Achieving a Positive, Measurable, Meaningful Change in Behavior
The Goal of Training and Professional Development
Being in the business of training and development, it’s often easy to get so wrapped up in the minutiae of class schedules, participant workbooks, and visual aids, that you forget the “goal” of it all. Simply put, training, coaching, and/or professional development are all about achieving a positive, measurable, meaningful change in behavior. As with many of the great truths of our time, it’s easy to say, but much more difficult to implement. The trick is in maintaining focus on what you hope to achieve, and having the discipline to follow-through with your plans.
But First, the Pre-Conditions
There are a few pre-conditions that need to be met before you can begin the change process. It’s important that the person making the change:
- Is willing to make a sincere effort to change. In a word, the person is willing to make a “commitment.”
- Hasn’t already “written off” any possibility of making the change. In other words, if you go in with a “what the heck, I’ve tried everything else” attitude, don’t bother.
- Possesses the fundamental intelligence and integrity needed to make the change. If not, it may be a waste of time.
- Is part of an organization and/or is in a situation that is headed in the right direction. If the person making the change gets it together, but is surrounded by others who are floundering, a lot of energy can be misdirected.
If you have read very many books on executive coaching, one theme will keep coming up again and again. You need to have a process for achieving desired behavior change, which I would like to share with you now that we have all the pre-requisites in order. Here is an eight step approach for making a positive, measurable, meaningful change in behavior:
- Identify the desired attribute(s). Narrow the list down to one or two behaviors to be changed. You don’t want to try and make too many changes all at once. It will be overwhelming.
- Determine who can provide meaningful feedback. Shoot for a balanced mix of individuals. Don’t just pick your friends. Find people who will be willing to give you candid information.
- Collect feedback. If possible, have an outside party coordinate this part, so that it will be as candid as possible.
- Analyze the results. Look for key strengths as well as areas for improvement. Take your time with this step. Be certain not to focus on just the negatives.
- Develop an action plan. Be specific, and talk in terms of behaviors rather than abstract ideals. For example, don’t say “I want to improve my communications skills,” but rather say “I will use active listening during my interactions with others.”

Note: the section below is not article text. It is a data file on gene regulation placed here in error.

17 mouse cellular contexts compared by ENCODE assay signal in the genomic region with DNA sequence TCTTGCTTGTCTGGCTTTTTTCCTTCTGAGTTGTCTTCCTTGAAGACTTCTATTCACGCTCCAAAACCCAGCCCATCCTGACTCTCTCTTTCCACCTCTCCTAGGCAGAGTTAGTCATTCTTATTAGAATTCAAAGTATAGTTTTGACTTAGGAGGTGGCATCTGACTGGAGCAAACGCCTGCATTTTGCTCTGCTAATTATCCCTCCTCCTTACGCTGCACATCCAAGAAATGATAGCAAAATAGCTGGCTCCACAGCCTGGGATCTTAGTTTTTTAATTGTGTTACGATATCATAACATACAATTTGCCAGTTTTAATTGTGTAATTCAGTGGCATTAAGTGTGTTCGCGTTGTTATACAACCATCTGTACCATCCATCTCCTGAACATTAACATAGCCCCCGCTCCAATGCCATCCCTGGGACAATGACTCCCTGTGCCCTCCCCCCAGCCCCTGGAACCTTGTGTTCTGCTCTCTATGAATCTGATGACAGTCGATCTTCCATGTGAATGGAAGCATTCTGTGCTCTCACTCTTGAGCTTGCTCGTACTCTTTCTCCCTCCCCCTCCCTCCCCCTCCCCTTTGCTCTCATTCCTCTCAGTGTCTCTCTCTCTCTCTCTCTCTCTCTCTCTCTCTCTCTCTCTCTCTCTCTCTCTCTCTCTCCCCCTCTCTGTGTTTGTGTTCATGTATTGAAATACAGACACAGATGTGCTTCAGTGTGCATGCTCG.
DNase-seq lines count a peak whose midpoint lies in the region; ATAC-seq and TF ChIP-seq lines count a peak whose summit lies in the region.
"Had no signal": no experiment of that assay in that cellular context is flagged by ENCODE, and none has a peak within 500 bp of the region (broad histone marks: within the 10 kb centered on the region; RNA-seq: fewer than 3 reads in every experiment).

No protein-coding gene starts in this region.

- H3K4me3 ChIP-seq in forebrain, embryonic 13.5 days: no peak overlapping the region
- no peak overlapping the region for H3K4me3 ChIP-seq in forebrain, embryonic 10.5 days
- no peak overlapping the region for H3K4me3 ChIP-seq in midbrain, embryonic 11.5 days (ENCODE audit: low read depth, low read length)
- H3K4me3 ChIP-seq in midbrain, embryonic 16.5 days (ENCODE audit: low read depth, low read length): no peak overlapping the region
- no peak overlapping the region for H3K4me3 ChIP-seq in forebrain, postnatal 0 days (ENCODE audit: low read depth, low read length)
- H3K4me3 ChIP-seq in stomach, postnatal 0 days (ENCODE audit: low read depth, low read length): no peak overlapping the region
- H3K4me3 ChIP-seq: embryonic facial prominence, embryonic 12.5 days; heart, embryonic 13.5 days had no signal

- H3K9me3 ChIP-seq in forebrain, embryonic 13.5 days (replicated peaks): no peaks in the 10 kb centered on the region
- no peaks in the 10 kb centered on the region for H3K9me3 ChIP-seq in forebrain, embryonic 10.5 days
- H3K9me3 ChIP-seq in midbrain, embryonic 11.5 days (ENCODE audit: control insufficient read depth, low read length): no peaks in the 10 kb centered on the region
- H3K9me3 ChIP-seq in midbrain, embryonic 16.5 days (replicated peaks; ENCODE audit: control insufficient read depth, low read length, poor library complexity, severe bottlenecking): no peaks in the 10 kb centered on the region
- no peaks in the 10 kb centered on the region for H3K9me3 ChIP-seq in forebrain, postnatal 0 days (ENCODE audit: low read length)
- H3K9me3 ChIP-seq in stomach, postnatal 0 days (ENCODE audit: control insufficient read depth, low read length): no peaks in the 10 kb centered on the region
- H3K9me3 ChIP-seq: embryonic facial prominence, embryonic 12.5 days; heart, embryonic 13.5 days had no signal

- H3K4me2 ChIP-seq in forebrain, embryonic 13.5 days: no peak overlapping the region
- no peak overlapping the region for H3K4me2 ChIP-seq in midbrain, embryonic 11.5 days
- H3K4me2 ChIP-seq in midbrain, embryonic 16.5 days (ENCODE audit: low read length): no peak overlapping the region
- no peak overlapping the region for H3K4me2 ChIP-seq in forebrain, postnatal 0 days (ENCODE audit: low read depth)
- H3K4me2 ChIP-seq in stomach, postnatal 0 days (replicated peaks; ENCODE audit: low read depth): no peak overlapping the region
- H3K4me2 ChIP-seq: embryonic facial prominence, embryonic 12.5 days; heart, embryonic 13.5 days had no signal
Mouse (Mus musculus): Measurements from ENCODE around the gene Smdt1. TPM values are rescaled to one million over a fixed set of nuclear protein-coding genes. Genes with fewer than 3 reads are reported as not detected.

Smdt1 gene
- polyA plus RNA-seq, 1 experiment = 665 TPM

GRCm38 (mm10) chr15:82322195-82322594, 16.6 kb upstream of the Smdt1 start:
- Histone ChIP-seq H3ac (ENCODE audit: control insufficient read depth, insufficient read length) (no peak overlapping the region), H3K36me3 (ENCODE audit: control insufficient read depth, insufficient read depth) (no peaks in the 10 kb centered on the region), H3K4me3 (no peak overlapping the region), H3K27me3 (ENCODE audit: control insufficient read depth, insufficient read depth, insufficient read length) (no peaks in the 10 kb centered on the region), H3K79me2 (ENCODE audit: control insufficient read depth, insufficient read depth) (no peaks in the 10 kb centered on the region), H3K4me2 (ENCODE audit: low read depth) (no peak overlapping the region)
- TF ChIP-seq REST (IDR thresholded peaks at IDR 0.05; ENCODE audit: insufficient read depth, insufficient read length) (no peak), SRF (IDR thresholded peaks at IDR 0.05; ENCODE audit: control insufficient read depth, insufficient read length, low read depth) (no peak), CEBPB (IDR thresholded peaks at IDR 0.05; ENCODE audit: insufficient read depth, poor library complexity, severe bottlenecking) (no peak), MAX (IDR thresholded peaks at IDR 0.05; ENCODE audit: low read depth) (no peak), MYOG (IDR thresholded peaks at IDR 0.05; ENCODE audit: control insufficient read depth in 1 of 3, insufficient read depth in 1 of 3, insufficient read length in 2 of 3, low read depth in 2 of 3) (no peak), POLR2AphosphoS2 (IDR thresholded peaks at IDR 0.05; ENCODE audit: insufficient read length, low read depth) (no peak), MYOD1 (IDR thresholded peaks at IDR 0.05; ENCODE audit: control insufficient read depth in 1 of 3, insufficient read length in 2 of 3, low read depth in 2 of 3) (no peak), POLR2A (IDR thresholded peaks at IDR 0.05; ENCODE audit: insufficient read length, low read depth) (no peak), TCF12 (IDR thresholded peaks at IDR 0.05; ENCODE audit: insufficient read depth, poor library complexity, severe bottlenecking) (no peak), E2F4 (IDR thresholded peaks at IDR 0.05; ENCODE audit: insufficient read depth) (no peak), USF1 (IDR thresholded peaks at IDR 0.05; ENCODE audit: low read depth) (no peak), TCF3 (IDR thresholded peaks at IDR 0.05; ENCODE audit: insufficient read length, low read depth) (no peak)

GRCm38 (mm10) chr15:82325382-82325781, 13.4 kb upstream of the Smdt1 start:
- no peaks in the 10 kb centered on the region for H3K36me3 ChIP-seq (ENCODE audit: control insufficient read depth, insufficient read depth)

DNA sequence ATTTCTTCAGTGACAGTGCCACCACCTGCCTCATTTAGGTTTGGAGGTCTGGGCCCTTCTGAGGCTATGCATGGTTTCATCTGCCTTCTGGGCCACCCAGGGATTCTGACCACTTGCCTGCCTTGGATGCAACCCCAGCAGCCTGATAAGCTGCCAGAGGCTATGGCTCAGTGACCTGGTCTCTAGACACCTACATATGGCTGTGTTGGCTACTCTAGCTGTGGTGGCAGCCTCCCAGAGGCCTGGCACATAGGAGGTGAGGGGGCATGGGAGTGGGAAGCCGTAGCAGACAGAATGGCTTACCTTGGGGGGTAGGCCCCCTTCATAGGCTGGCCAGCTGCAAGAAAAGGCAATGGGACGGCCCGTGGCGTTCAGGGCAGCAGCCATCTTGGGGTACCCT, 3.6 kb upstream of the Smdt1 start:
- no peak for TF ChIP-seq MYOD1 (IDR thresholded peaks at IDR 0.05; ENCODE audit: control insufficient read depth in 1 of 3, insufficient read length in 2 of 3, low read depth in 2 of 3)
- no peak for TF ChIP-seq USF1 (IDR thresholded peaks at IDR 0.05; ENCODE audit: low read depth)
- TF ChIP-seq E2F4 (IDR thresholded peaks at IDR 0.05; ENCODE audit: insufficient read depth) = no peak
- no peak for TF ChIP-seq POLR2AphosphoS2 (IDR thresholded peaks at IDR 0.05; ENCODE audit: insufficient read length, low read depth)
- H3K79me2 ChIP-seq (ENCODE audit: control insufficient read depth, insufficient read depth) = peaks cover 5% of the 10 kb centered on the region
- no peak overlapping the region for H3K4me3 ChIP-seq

- Talk individually with each person who provided feedback. Ask for additional suggestions. Be as open as possible, and don’t become defensive.
- Develop an ongoing follow-up process. It’s critically important to seek timely feedback, in short, frequent doses. Don’t wait for the “annual review” process or New Year’s Resolutions. Try instead for a quick hit of five minutes, every month or two.
- Review the results and start again. That’s right, start again. You’re either growing and improving, or moving backwards. There is no such thing as standing still.
How often have you heard someone repeat that familiar refrain, “I don’t have time for that?” How often do you say it yourself? And yet, is that really what we mean to say?
Everyone on this planet we call Earth has the same amount of “time” available in any given day. Sure, depending upon where you are located relative to the equator, you may have more or less daylight, but in our modernized and mechanized world, we’ve generally agreed upon how we count the hours and minutes in a day – and we all have the same amount.
So, how is it then, that some people have “time” for doing certain things, such as professional development or self-improvement, and other people “don’t have time” for such things?
I submit to you that it’s really more a matter of priorities than it is a matter of “time” in the absolute sense. Some people “make time” to learn and develop, while others couldn’t be bothered. Some people spend hours and hours on Facebook, while others are watching football, while still others are reading a book or taking a class. It all comes down to priorities.
Well, now you have it, the eight steps to meaningful change. Trust me, it requires more discipline than talent, more integrity and commitment than behavioral science expertise. The next steps are up to you.
Have you ever used a formalized change process before?
This article is accurate and true to the best of the author’s knowledge. Content is for informational or entertainment purposes only and does not substitute for personal counsel or professional advice in business, financial, legal, or technical matters.